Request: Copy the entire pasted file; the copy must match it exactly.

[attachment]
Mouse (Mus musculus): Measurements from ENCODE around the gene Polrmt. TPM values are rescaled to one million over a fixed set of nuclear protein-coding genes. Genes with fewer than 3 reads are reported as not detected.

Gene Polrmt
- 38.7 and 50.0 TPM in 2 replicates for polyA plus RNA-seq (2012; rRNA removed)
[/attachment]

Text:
Mouse (Mus musculus): Measurements from ENCODE around the gene Polrmt. TPM values are rescaled to one million over a fixed set of nuclear protein-coding genes. Genes with fewer than 3 reads are reported as not detected.

Gene Polrmt
- 38.7 and 50.0 TPM in 2 replicates for polyA plus RNA-seq (2012; rRNA removed)